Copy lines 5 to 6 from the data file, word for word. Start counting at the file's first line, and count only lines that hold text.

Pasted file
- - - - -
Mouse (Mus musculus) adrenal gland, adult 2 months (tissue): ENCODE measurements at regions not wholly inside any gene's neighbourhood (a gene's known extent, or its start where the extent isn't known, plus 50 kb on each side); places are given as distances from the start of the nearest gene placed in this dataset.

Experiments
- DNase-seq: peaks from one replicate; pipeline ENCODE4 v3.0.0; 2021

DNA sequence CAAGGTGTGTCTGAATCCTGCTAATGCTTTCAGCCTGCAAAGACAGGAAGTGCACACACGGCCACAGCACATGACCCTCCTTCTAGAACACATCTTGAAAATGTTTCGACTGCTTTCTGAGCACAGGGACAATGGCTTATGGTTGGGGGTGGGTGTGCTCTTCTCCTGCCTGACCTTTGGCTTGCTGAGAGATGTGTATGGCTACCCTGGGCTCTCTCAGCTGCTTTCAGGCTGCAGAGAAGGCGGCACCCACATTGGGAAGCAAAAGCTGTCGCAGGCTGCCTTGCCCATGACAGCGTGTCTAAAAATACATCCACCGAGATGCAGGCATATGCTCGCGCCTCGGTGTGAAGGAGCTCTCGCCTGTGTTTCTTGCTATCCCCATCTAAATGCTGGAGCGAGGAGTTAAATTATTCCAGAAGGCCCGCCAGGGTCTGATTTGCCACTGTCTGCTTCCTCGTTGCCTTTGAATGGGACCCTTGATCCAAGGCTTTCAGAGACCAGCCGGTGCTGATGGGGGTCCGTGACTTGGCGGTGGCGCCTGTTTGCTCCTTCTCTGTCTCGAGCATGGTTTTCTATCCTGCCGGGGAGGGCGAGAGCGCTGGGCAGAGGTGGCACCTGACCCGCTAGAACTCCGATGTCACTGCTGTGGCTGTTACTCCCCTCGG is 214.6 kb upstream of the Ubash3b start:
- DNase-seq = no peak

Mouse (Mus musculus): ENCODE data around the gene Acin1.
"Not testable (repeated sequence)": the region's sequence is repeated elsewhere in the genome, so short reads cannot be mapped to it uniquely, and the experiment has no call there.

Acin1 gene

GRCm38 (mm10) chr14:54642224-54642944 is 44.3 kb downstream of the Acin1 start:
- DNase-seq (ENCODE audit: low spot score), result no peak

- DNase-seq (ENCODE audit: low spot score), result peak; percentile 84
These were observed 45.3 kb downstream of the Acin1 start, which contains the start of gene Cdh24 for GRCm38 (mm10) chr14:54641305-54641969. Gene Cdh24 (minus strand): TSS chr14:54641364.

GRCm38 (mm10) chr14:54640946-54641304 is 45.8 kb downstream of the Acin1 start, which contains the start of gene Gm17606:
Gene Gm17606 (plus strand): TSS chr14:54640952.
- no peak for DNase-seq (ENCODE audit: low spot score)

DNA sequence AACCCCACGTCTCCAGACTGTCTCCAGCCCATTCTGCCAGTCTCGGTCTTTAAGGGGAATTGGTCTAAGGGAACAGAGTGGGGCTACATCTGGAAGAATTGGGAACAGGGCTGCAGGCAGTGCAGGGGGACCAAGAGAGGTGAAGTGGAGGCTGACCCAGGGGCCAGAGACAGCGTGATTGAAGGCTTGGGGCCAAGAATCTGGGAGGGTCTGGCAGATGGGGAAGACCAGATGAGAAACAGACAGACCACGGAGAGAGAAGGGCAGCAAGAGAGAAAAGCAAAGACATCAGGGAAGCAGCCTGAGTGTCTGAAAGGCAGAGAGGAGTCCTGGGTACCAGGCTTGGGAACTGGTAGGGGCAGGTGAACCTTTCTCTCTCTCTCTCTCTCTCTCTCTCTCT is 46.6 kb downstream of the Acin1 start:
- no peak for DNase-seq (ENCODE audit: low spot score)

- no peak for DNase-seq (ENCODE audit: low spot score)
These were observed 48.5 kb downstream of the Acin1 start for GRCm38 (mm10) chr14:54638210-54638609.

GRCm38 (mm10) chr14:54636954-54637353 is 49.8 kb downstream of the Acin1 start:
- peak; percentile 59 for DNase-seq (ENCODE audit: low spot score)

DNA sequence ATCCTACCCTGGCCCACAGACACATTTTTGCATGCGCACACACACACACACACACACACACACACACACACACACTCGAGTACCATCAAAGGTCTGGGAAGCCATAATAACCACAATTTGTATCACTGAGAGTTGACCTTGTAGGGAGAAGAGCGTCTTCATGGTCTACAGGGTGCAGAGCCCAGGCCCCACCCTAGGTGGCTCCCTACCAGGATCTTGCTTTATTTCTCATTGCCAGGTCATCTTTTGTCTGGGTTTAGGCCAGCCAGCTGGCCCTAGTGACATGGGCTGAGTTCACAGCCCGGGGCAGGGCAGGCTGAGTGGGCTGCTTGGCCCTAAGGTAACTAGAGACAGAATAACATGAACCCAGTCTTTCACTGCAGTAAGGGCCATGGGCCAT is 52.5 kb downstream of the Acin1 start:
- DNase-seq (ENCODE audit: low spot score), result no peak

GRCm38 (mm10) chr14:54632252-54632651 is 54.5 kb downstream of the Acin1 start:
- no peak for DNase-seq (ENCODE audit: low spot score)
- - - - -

- DNase-seq = no peak

Mouse (Mus musculus): ENCODE data around the gene Acin1.